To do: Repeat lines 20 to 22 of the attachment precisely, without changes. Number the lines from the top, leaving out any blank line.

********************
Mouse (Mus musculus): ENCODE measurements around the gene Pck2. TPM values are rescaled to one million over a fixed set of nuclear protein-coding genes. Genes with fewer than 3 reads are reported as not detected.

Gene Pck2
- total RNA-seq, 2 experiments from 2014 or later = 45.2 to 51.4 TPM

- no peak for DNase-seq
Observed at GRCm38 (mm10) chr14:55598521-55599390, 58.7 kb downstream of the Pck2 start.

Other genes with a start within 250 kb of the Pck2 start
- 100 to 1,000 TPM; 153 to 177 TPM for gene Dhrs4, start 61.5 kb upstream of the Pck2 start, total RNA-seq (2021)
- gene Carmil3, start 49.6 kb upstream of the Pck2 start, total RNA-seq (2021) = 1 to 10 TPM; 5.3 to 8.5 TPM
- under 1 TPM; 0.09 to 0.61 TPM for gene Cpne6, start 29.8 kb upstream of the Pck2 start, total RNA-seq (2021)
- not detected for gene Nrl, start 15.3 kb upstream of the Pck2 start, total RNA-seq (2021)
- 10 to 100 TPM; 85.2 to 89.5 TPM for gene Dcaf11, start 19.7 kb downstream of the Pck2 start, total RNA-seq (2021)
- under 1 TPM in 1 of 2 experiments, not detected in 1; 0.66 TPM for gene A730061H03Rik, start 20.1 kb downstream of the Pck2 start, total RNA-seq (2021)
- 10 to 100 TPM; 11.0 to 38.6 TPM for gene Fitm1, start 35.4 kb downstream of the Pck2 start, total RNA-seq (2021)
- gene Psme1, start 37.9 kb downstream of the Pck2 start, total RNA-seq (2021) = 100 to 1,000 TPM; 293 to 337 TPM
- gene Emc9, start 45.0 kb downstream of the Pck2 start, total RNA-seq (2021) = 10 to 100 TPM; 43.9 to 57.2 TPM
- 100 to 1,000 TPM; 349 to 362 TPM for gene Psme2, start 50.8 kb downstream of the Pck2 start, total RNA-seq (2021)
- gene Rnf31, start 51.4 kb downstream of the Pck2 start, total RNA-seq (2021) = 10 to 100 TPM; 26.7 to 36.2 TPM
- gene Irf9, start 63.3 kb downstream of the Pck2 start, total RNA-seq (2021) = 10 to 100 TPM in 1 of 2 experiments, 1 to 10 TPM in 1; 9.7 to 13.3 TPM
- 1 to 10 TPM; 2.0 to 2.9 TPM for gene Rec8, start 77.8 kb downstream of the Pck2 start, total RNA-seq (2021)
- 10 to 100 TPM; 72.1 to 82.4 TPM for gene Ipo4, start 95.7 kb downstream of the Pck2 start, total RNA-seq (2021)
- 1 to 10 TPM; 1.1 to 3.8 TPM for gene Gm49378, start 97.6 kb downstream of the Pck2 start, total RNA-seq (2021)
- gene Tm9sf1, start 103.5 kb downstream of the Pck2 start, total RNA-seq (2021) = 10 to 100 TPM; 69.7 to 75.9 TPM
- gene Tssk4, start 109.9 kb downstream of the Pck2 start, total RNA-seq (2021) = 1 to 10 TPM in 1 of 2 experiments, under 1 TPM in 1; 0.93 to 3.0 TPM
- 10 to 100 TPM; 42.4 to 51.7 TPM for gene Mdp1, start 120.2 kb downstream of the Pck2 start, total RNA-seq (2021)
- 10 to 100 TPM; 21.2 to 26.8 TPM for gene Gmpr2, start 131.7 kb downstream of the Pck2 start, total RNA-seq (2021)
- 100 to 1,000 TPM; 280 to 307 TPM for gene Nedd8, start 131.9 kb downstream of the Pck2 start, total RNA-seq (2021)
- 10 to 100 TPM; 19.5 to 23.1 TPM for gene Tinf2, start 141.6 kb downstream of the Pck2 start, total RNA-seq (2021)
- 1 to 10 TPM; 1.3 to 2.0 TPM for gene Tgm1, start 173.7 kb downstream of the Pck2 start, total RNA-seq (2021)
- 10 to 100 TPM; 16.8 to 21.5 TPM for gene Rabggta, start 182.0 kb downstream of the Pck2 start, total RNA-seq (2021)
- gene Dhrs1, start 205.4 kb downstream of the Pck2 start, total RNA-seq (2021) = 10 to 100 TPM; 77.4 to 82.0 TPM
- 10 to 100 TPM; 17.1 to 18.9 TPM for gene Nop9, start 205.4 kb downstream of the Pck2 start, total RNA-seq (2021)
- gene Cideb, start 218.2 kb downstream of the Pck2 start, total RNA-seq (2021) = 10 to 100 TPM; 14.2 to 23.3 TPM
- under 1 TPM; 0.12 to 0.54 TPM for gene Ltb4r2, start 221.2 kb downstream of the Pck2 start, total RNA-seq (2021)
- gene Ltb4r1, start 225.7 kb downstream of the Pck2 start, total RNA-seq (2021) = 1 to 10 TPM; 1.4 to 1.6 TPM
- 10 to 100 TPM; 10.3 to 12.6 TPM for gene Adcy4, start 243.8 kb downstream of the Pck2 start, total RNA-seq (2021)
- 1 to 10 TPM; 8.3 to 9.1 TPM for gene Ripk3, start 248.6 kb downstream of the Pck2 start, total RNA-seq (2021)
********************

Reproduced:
- 10 to 100 TPM; 72.1 to 82.4 TPM for gene Ipo4, start 95.7 kb downstream of the Pck2 start, total RNA-seq (2021)
- 1 to 10 TPM; 1.1 to 3.8 TPM for gene Gm49378, start 97.6 kb downstream of the Pck2 start, total RNA-seq (2021)
- gene Tm9sf1, start 103.5 kb downstream of the Pck2 start, total RNA-seq (2021) = 10 to 100 TPM; 69.7 to 75.9 TPM